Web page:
Imagine walking into the storage rooms of instruments of a symphony.  One room holds percussion, another strings, another brass, etc. Imagine that the symphony gets a shipment of new instruments called vocalists (for the sake of illustration let’s consider they aren’t human beings but musical instruments that need to be stored).  If we were to store them with instruments of similar type which room would they go in?  Probably not the percussion room (even some might look percussive.) They don’t fit in the string section.  They would be closest to either the brass or woodwinds section, right?  They make noise, not by plucking or hitting or bowing, they make their sounds with air passing across a point of vibration, like a reed or lips compressed into a mouth piece, and then that vibrating sound amplified and modified as they pass through tubes. The only difference between the wind and choral sections is that the wind instruments bypass the vocal chords that the choral section uses, but they do use their lungs to make their clarinets and oboes make a sound.

The point is this:  The human voice is a wind instrument.

The first skill any vocalist or wind instrument player learns is the skill of breathing. The control of air is crucial to singing.  Try singing a song without breathing.  It can’t be done.

The first thing any singer or oboe player does before making one musical sound is to inhale. They fill their lungs with 4 to 6 liters of air and control the release (exhalation) of that air under pressure to produce sound.  Without that air they will not be able to sing. They’ll be out of breath before the first line is sung. Dialog and singing is an act of exhalation. Think of the mouth and lips as the keys and valves on an instrument that shape the sound.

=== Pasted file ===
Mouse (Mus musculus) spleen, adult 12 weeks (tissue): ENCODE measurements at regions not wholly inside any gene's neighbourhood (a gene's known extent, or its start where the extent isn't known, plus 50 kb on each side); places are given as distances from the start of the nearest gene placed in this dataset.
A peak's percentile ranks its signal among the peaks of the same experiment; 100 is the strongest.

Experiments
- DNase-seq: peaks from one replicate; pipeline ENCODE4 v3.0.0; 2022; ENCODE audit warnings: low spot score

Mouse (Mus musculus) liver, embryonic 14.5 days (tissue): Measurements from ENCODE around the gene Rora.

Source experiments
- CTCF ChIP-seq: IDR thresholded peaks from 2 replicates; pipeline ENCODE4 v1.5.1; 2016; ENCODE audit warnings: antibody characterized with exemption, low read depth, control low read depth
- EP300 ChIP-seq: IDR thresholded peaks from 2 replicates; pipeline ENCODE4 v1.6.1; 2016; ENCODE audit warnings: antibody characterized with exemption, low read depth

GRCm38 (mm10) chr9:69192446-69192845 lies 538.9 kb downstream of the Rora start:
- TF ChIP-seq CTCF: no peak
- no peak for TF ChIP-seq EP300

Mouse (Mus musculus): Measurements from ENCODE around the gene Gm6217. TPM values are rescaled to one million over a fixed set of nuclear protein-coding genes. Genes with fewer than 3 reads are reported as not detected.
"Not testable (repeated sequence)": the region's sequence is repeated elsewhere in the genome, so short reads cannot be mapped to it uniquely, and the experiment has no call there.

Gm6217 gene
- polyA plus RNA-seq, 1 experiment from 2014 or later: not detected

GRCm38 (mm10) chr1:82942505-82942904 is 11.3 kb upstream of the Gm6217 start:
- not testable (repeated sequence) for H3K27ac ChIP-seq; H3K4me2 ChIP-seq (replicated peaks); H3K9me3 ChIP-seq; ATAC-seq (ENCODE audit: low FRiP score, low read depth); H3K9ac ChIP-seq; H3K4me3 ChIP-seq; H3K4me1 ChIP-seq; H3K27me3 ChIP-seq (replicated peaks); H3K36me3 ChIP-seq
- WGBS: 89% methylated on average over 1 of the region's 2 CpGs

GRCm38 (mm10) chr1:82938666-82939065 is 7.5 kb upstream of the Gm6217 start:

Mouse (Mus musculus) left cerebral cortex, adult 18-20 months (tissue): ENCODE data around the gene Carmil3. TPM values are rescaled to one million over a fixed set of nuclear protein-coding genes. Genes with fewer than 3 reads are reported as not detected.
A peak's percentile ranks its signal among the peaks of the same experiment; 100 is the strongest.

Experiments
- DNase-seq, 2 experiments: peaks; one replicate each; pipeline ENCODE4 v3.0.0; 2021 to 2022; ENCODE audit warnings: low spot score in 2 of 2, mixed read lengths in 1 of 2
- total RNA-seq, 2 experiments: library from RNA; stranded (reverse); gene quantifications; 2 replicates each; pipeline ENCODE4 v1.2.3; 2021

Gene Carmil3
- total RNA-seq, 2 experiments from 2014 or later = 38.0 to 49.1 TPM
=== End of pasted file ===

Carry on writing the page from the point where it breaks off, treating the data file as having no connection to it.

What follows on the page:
The second thing they need to do is prepare for the musical breaks where they will be able to refill their spent lungs in the middle of the song. When we record vocalists and process their recordings, we often reduce or remove the breath sounds for a cleaner song. But we should not remove breathing in our animation performances. Breathing is one thing that gives a sense of life and believably.  A well placed breath can be powerful.  It’s sometimes a limitation in audio, but this is sometimes a limitation that we want to see in animation, even though we may not hear it.  It is a necessary element in our effort at getting great song-sync into our characters.

Inhale! Inhale! Inhale!  How is your character breathing?  If they have no flow of air they shouldn’t be making any more sound than a trumpet lying on a table.  Good song-sync must not simply consider the mouth makes certain phonemes, good song-sync needs lungs filled with air.  Make your characters inhale so that your beautiful mouth animation has the exhale of air to make them appear to sing.

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